This time of year there are lots of places online trying to sell Knockoff LEGO bricks as the real thing. I’ll show you what to look for to make sure you only get authentic, original LEGO.
For over 90 years the LEGO Group has been making children’s toys. Of course, the first toys were not the bricks we are so familiar with. But in 1958 the first bricks that could snap together were produced. Amazingly those bricks are 100% compatible with LEGO bricks from today.
Additionally, LEGO bricks hold their value better than almost any other brand. Their High quality and attention to detail are the main factors they are so expensive.
Finally, LEGO sets are only available for a few years at a time. While the bricks are always available, once the sets retire, they are gone. And that creates a strong secondary market for their product.
It is no wonder that companies want to copy LEGO bricks and piggyback on their success.
Identifying REAL LEGO is not hard, as long as you follow a few guidelines.
How to Identify a REAL LEGO Brick
With so many different and counterfeit toy building bricks being produced, how do you know if you have the real thing?
First, start by looking at the studs. Studs are the little round bumps on the top of a LEGO brick. You should see the LEGO mark. They are on every stud. It’s not easy to mold these and produce them on a mass scale. ONLY the LEGO group takes the time to do this, and make it right.
Most parts will also have a 4 or 5 digit identifying number on them. These are much harder to see. You may need a magnifying glass. These numbers can be verified against the existing LEGO piece Database to see if they are authentic. I like to use Brickset to help identify the numbers.
Also, look at the color, and sheen of the piece. LEGO will be bright and evenly colored throughout. They have a certain feeling in your hand that is just the right smoothness, and weight. The edges feel crisp, but not sharp.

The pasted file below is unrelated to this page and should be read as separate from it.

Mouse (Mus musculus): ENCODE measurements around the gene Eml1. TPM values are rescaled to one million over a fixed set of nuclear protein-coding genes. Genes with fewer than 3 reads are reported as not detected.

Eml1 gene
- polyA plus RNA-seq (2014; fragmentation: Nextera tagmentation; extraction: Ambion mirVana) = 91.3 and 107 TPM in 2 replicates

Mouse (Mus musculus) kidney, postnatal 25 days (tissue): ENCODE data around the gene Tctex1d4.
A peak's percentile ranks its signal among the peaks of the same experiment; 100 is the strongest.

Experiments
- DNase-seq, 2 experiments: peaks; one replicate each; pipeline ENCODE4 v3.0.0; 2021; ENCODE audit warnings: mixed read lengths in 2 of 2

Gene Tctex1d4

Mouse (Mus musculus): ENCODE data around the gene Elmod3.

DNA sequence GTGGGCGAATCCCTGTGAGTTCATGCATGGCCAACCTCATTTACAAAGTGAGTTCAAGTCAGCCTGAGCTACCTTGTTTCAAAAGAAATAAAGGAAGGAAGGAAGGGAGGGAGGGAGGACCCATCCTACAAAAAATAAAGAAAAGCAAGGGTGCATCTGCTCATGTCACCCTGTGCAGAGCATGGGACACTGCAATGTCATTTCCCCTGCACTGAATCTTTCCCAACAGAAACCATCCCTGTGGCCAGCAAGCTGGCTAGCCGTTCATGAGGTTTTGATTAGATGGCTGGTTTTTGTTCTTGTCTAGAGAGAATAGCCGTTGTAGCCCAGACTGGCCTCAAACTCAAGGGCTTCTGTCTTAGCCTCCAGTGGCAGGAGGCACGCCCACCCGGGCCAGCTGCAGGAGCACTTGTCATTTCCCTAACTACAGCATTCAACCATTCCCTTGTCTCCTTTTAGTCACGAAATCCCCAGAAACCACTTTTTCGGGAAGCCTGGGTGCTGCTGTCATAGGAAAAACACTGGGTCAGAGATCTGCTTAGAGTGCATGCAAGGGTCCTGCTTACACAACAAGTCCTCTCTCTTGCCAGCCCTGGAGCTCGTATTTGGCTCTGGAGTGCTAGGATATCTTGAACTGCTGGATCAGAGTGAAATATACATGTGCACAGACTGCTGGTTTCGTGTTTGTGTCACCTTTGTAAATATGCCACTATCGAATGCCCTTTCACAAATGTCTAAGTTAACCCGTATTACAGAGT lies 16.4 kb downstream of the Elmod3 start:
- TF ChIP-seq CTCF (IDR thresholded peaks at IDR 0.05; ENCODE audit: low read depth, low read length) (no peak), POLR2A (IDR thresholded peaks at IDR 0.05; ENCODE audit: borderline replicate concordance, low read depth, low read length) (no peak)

Fakes will have a different color sheen, flexibility, weight, clutch power, or could feel different to the touch.
Another way is that the pieces break more easily – they are more brittle. It’s really hard to get the material composition just right to make a piece.
Most people can quickly and easily just “feel” if the piece is original. If you are really worried about having LEGO clones, look for the tiny logo, or identifying number as they are the hardest part to duplicate among fakes.
What is a LEGO Clone?
Technically LEGO Clone is a line or brand of children’s construction blocks which is mechanically compatible with Lego brand blocks, but is produced by another manufacturer. These LEGO alternatives are not the same, and generally don’t have the same quality.
Here are 10 LEGO Clones that connect the building blocks of LEGO brand bricks. Click on each for an example
- Mega bloks
- MEGA CONTRUX
- Lepin (no longer produced, but still out there)
Many of these lego alternative are made in China. They are less expensive, and often fool people into thinking they got real LEGO blocks.
Most AFOLs don’t like LEGO knockoffs and only want to use actual LEGO bricks in their MOCs.
What Companies are Similar to LEGO?
Very few companies are like LEGO.
Here are a few other toy companies and brands that are similar: Hasbro, Mattel, MGA Entertainment, Bandai Namco, Spin Master, Playmobil, Funko. None of these are the same company, however.
But none have demonstrated the same committment to the environment or sustainability as the original.